It was in 1970 that the first world poker championships, the World Series of Poker, were born, at the initiative of Benny Binion, then owner of the emblematic Horseshoe casino in Las Vegas. This event became more professional over the years until it became a real competition recognised on an international scale. Amateurs and confirmed players come together to confront each other in a game that no longer leaves anything to chance but can be compared to sport in its strategic and mathematical aspects. The enthusiasm of the public is immediate, poker is rooted in American popular culture. Until it appeared on television in the 1970s. The broadcasting of the World Poker Tour in the 2000s completed the democratisation of poker throughout the world.

The online poker boom

The year 2003 marked a turning point in the history of poker: it was the year in which an amateur named Chris Moneymaker, a fan of small tournaments played on the Internet, won his first ever live tournament, the prestigious $10,000 WSOP Main Event. Qualified for just $86, Moneymaker became world champion and won a $2.5 million first prize, opening up the field of possibilities for millions of amateur players around the world.

Internet poker then explodes: the tool allows anyone to play the game, at any time and for any amount. Simple to understand, with a strong emphasis on strategy and psychology and much less on chance, the Texas Hold'em variant is now the most played. The big online poker groups offer themselves the services of personalities known to the general public (sportsmen, singers, actors etc.) such as the artist Patrick Bruel in France, commentator for the WPT and figurehead of Winamax for many years. This is helping to gradually change mentalities about this game with its sulphurous image and thus to rehabilitate poker as a hobby, a cerebral sport in its own right. It was only in 2010 that online poker was legalised in France: operators were rushing into this new market, before quickly becoming disillusioned.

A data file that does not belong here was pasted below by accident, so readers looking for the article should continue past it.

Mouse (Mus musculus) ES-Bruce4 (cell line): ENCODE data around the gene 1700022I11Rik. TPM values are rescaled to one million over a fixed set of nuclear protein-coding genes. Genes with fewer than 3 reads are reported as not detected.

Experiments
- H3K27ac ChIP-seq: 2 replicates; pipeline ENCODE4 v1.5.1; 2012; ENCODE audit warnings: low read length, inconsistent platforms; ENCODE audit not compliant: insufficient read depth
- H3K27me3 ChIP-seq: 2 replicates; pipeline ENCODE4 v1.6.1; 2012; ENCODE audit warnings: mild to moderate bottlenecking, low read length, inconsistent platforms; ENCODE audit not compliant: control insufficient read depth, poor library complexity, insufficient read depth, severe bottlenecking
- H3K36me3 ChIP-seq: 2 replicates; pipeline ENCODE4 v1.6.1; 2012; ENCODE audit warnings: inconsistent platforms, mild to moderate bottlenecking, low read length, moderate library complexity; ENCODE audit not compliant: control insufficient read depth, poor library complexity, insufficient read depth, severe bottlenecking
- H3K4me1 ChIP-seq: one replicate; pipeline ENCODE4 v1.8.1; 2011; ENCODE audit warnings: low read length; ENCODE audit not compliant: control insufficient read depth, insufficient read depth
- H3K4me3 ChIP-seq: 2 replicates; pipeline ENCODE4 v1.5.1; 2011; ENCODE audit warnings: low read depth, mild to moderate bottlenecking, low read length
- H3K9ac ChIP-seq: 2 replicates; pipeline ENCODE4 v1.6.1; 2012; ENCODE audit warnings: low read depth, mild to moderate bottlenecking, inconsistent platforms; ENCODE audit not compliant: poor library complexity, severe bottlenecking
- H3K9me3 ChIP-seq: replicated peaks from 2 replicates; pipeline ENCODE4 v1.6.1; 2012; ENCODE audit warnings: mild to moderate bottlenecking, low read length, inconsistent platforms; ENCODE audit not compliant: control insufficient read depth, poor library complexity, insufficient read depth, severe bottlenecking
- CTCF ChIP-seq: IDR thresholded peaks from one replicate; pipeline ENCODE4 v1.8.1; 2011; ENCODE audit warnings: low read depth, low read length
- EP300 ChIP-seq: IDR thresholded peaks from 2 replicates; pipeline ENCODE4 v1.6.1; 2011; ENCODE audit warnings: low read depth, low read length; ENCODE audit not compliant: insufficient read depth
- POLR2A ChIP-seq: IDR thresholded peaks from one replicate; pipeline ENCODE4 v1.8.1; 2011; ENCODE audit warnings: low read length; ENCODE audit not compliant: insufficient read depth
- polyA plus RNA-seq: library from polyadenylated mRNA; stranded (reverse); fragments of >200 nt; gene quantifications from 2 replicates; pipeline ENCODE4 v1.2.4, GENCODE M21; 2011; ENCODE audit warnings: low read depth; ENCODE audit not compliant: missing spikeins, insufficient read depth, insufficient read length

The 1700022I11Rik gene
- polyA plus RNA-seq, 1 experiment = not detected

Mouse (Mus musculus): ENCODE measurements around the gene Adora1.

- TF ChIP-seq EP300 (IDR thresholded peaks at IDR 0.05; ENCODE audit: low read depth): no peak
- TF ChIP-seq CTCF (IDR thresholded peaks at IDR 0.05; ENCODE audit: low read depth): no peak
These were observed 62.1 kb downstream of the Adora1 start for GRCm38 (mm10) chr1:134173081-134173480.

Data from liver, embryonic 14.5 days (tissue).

Poker nowadays

Because market regulation leads to a compartmentalisation between players from the same country and significant fiscal constraints for operators, who close their doors as they go along. The decline will continue until the hope of shared liquidity on a European scale. Today, France, Spain and Portugal share their tables, but traffic is still not up to scratch and regulatory constraints remain significant. In the United States, the Black Friday of 2011 has led the largest operators to cease operations before new state-by-state legislation.

The media coverage of poker over the last ten years has precipitated the starification of certain players, notably North Americans (the Canadian Daniel Negreanu, the American Phil Hellmuth), high-stakes players who have become legends (Viktor Isildur Blom, Tom Dwan, Gus Hansen...). Major tournaments have developed throughout the world (WSOP, WPT, EPT...) bringing together amateurs and professionals alike. If the health crisis of COVID-19 throughout the world has put a stop to live poker, online poker has been strengthened and new vocations have been born with a new mini boom. Will it last?

About the authorClaude Gillet
336 articles
✅ Reviewed by Head of Content
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Since 2019, Claude has been editor-in-chief. His role is the most comprehensive, as he is responsible for publishing, editing and proofreading. All articles published on the site have been checked by him.